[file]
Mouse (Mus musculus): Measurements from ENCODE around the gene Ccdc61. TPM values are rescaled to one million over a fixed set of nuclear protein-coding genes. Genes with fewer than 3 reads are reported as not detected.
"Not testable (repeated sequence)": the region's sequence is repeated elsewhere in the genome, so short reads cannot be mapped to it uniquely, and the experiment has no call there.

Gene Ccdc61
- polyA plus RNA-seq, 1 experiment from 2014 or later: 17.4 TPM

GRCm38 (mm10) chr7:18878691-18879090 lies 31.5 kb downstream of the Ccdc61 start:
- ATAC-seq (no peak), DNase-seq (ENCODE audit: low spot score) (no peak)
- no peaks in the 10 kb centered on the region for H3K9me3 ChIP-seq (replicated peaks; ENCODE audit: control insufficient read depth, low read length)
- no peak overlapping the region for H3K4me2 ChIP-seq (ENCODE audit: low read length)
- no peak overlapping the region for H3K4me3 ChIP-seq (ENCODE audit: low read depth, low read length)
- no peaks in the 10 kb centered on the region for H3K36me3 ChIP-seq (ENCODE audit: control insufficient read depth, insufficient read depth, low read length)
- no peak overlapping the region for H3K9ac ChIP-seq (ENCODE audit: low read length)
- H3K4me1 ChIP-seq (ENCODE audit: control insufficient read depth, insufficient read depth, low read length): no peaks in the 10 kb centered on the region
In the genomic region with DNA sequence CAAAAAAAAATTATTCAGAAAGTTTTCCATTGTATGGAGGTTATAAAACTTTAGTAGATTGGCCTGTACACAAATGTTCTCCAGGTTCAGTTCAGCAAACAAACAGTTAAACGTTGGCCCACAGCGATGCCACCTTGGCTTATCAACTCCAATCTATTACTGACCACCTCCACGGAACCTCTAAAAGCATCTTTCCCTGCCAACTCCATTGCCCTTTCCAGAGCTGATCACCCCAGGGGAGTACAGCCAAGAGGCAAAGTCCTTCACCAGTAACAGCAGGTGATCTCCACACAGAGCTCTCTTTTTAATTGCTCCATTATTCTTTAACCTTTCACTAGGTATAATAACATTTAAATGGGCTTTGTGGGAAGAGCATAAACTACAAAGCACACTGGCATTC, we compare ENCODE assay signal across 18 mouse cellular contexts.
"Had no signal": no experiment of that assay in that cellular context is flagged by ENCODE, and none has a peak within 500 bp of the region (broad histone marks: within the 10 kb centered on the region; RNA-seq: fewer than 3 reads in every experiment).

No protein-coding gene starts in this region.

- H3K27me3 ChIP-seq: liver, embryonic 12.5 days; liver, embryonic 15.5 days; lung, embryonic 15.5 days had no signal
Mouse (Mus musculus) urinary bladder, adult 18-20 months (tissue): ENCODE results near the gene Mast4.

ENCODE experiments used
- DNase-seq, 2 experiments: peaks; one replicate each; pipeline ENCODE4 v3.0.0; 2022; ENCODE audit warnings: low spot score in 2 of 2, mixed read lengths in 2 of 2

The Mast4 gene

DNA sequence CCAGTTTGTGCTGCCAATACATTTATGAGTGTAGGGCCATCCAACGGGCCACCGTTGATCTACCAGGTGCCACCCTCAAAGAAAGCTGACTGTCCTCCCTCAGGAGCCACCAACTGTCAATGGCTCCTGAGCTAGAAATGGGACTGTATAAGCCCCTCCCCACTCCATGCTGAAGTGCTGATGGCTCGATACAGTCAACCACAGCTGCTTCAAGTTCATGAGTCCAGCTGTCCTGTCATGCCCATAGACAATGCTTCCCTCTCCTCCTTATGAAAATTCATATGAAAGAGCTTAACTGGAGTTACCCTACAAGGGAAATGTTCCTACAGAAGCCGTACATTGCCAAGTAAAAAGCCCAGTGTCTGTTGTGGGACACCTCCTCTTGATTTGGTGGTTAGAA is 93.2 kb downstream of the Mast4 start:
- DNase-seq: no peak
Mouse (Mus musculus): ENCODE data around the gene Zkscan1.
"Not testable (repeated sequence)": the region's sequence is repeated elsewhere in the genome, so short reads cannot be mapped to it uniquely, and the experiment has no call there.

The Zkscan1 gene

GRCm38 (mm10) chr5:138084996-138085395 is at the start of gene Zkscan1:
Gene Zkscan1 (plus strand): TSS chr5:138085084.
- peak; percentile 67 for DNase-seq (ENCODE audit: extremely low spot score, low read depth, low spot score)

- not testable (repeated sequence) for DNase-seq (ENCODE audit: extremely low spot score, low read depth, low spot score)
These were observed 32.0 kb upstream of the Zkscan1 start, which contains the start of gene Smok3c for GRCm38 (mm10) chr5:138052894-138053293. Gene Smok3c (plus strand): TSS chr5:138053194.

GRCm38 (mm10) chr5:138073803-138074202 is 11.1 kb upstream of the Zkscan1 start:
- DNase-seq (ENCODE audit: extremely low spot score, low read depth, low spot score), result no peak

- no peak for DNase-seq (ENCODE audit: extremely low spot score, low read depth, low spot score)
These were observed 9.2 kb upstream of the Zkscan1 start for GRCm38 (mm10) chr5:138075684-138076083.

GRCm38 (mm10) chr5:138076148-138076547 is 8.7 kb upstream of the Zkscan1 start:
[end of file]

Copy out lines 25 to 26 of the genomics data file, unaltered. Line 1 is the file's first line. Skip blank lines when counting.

The Zkscan1 gene

GRCm38 (mm10) chr5:138084996-138085395 is at the start of gene Zkscan1: